Answering readers’ questions about fake ebook reviews

Actually, more like the questions I imagine readers asking . . .

You titled your post yesterday “Fake ebook reviews: Worse than plagiarism?” But you never answered your own question.  What’s up with that?

I got sleepy.  Here’s a writing rule: Avoid blogging when you’re sleepy.  Bad things are bound to happen.

Are you sleepy now?  Will you answer your question?

No. Yes. Writing (or obtaining) fake reviews for your ebook is obviously not as bad as plagiarizing your ebook.  Don’t be an idiot.  But it has the potential to do much more harm.  I can’t imagine that many writers plagiarize to any great extent.  But faking ebook reviews is easy to do, could have a major upside for the individual writer, and has a huge downside for the whole ebook enterprise.  If readers start questioning the validity of those customer reviews, it will become a lot harder for good writers to get their attention.

What does the blog “Lawyers, Guns, & Money” have to say about this?

Oh, do you read Lawyers, Guns, & Money too? They ponder the larger issue of whether this is a part of the breakdown of our faith in the crowd, and may lead us back to a reliance on expertise:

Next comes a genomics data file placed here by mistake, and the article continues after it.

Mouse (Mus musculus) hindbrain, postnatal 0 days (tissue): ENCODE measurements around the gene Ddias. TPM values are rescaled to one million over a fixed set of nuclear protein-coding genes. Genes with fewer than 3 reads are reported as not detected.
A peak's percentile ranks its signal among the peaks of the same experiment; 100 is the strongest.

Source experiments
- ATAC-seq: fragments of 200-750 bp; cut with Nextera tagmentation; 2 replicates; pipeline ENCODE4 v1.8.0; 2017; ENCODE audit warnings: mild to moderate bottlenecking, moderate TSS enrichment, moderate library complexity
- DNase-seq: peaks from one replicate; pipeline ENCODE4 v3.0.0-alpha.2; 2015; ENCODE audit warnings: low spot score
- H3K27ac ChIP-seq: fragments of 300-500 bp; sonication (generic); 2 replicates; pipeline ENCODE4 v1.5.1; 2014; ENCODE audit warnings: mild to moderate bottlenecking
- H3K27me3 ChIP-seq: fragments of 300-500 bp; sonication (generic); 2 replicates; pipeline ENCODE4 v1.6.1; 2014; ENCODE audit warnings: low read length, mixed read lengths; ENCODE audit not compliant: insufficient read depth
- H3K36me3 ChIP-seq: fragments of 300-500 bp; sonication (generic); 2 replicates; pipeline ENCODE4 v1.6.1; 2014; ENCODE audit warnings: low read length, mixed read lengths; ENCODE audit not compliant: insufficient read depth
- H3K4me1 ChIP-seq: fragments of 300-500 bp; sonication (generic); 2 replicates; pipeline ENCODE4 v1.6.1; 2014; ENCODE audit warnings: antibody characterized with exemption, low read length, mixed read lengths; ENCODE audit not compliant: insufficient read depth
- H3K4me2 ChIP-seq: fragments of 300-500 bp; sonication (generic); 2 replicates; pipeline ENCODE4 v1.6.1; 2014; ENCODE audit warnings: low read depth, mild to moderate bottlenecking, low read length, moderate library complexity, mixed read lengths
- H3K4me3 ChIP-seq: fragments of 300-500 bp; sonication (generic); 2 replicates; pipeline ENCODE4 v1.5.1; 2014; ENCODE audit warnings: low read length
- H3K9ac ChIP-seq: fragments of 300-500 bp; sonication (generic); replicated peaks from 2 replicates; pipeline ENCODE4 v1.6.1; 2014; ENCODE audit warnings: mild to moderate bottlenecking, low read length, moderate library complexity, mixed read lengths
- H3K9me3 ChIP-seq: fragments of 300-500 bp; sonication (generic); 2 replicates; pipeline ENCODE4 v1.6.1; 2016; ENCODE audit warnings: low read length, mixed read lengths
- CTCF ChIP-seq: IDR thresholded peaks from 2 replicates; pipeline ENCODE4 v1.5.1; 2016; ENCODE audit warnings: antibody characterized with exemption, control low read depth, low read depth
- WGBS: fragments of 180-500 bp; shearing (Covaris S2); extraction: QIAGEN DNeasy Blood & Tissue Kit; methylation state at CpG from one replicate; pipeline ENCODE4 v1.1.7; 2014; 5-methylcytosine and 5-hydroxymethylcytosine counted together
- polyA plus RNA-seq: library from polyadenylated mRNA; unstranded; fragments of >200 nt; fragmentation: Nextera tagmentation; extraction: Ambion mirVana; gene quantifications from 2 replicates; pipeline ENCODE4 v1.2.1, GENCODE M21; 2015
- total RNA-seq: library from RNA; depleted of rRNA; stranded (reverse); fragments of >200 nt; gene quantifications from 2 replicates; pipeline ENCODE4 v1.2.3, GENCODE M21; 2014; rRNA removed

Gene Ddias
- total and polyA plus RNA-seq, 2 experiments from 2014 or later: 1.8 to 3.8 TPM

For that matter, is there any reason to believe any kind of customer review online? This Times piece on professional “reviewers” being paid by self-published authors to give positive reviews, a process that seems to lead to increased sales for many, suggests to me that we, even the most supposedly savvy of us, are as manipulated now as ever. The crowd and the empowered individual does not protect us in any way, in fact, it may make us more vulnerable as our confidence lets our guard down.

On Twitter, Matt Zeitlin (@MattZeitlin) said about the Times article, “Possible future scenario: online customer reviews are ruined, publishers become more authoritative.” I thought that was interesting. Does the fact that anyone can say anything mean that all statements become equally worthless without some kind of expertise to back it up? For that matter, could we see a future where, as a broader society, we see the pendulum swing back toward expertise and institutionalized leadership in books, politics, or all the other ways in which we distrust expertise today?

Doesn’t xkcd have a funny strip about online ratings?

Yes, it does.  And here it is:

Are there any good fake ebook reviews?

Well, it depends on what you mean by good.  Have you seen the reviews for the pink “BIC for her” pen on Amazon UK?  I guess they’re not fake, but they aren’t exactly “real.”  And they’re awfully funny:

I bought this pen (in error, evidently) to write my reports of each day’s tree felling activities in my job as a lumberjack. It is no good. It slips from between my calloused, gnarly fingers like a gossamer thread gently descending to earth between two giant redwood trunks.

If I get (or think up) more questions, I’ll be happy to answer them.